K. Hawk - Survival Instinct Review


K. Hawk's title character is Kitty Hawk, a helicopter pilot who flies Navy SEALs back and forth to their missions.  On one such mission in the South Pacific, Kitty's chopper is shot down by a missile from the island she is trying to land on.  Kitty is the sole survivor of the attack and finds herself alone and unarmed in a hostile situation.  As Kitty, you must avoid the mysterious enemy's patrols, get to a radio to call for help, and knock out the enemy's base to put an end to their plans.  Quite a tall order for a lone soldier, but Kitty is up to the task.

Screenshots
Kitty lost on the island.

K. Hawk - Survival Instinct is a third-person action game that stresses stealth over firepower.  Kitty is hopelessly outnumbered, and any attempt to go blasting your way through the game will lead to a quick demise.  Helping you out is the one piece of equipment you salvaged from your chopper, your Enhanced Positioning Unit (EPU).  This handy device shows the position of nearby enemies, as well as their cone of vision and the level of their awareness of your presence.  It even shows the radius of noise that you create by moving - the faster you move the more noise you make and the bigger the cone.  There are some big downsides to the EPU, though.  You can't use it while handling a weapon and it seems to be permanently on the fritz, losing its display to a screen of static.  This last 'feature' is particularly annoying as a slow-paced stealth game is made all the slower by the fact that you must constantly stop and wait for your EPU to start working again before you can continue moving.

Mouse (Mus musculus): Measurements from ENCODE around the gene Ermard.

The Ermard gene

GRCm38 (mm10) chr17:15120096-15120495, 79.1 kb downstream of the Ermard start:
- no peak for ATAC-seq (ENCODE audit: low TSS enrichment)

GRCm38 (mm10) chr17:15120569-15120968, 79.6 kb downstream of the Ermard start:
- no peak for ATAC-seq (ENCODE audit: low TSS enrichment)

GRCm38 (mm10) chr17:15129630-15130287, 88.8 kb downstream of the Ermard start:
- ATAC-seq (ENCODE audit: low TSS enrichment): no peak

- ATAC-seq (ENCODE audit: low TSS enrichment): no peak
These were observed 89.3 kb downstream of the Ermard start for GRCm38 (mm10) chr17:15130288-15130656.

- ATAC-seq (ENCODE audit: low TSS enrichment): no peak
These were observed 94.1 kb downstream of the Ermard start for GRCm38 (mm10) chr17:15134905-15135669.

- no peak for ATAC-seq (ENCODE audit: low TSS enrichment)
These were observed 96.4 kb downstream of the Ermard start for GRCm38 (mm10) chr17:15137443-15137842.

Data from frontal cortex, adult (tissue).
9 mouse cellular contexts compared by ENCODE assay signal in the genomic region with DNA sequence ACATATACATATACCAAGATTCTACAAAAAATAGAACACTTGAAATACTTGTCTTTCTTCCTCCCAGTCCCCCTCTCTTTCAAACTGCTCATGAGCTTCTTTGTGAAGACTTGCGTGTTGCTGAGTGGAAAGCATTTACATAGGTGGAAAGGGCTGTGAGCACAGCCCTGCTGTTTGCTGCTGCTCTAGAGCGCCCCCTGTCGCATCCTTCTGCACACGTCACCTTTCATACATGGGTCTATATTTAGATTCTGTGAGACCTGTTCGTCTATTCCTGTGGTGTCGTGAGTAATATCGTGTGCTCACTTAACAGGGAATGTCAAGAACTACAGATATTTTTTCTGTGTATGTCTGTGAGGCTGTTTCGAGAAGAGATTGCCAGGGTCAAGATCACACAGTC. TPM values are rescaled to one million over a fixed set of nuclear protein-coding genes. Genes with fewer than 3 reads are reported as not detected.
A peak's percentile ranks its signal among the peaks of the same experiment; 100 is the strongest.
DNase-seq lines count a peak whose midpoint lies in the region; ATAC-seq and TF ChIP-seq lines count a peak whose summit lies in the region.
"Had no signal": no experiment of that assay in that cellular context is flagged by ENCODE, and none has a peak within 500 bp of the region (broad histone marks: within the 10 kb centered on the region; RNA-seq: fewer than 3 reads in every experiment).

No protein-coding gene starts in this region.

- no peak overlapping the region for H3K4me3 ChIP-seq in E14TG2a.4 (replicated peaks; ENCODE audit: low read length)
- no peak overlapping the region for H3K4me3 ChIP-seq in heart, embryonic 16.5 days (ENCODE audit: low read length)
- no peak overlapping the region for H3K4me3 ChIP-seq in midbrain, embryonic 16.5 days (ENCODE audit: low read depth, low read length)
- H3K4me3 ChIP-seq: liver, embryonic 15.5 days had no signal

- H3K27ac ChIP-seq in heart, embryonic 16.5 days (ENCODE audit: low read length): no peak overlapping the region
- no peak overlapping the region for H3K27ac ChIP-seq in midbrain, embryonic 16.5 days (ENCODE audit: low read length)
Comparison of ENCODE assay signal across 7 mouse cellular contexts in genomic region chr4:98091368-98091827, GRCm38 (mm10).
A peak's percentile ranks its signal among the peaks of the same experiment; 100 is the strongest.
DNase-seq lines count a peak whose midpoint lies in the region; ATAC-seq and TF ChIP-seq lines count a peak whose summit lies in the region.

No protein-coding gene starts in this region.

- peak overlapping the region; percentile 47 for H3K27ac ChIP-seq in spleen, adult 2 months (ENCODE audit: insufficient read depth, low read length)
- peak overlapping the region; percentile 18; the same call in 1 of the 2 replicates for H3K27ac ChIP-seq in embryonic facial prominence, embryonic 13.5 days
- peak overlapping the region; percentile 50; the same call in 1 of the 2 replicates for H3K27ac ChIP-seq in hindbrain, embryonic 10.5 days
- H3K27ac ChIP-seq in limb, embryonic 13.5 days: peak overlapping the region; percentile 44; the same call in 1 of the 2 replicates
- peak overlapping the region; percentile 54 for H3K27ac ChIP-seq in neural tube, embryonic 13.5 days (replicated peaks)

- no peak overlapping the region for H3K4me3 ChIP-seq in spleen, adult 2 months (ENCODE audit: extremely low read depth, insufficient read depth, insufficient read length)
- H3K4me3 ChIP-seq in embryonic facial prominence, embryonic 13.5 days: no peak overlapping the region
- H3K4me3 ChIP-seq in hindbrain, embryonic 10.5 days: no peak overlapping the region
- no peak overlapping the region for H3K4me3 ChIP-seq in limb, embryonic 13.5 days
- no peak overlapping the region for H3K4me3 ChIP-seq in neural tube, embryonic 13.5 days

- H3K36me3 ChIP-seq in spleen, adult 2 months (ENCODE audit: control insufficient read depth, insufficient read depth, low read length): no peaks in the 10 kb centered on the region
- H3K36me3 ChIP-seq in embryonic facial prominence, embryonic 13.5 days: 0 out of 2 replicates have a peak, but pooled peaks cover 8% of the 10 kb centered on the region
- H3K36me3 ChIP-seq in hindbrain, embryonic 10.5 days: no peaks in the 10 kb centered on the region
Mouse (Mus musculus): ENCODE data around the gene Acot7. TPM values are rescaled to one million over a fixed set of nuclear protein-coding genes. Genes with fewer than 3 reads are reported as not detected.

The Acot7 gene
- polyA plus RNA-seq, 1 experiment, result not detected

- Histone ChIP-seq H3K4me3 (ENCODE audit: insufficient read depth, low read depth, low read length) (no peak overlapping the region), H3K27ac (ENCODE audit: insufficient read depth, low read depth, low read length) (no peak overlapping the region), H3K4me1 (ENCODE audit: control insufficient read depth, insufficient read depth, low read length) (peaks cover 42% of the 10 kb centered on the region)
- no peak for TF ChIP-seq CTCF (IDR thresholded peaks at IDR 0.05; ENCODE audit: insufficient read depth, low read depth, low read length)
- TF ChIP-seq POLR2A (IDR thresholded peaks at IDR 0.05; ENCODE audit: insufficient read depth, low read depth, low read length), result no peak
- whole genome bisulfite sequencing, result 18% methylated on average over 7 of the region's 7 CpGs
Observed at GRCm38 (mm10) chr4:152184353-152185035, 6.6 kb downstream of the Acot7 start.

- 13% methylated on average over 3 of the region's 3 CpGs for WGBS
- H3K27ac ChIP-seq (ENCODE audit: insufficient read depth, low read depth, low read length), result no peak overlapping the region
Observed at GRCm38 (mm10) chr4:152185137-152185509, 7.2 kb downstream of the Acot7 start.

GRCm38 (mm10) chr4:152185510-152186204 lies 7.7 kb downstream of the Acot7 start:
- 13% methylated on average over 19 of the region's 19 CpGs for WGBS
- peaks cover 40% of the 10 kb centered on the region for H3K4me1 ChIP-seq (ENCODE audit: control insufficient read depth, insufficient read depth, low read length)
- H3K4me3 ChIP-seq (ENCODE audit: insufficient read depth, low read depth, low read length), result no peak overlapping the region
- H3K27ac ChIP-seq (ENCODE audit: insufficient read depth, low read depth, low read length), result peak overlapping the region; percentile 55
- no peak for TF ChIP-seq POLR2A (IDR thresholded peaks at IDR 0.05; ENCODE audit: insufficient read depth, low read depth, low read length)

Why not just look around and sneak about without the EPU's help?  Because it is pretty tough to do so without it.  K. Hawk is a budget title and comes with a budget title's graphics and control scheme.  Textures are blocky and the environments repetitive, which makes it hard enough to figure out where you're going, let alone where the guards are located.  Also, the spotty collision detection combined with the touchy free look control combine to make stealthy movement with more of an emphasis on movement than on stealth.  Who has time to watch for guards when you are struggling to point the mouse in the right direction to allow you to pass through a gap or to un-stick yourself from a rock wall?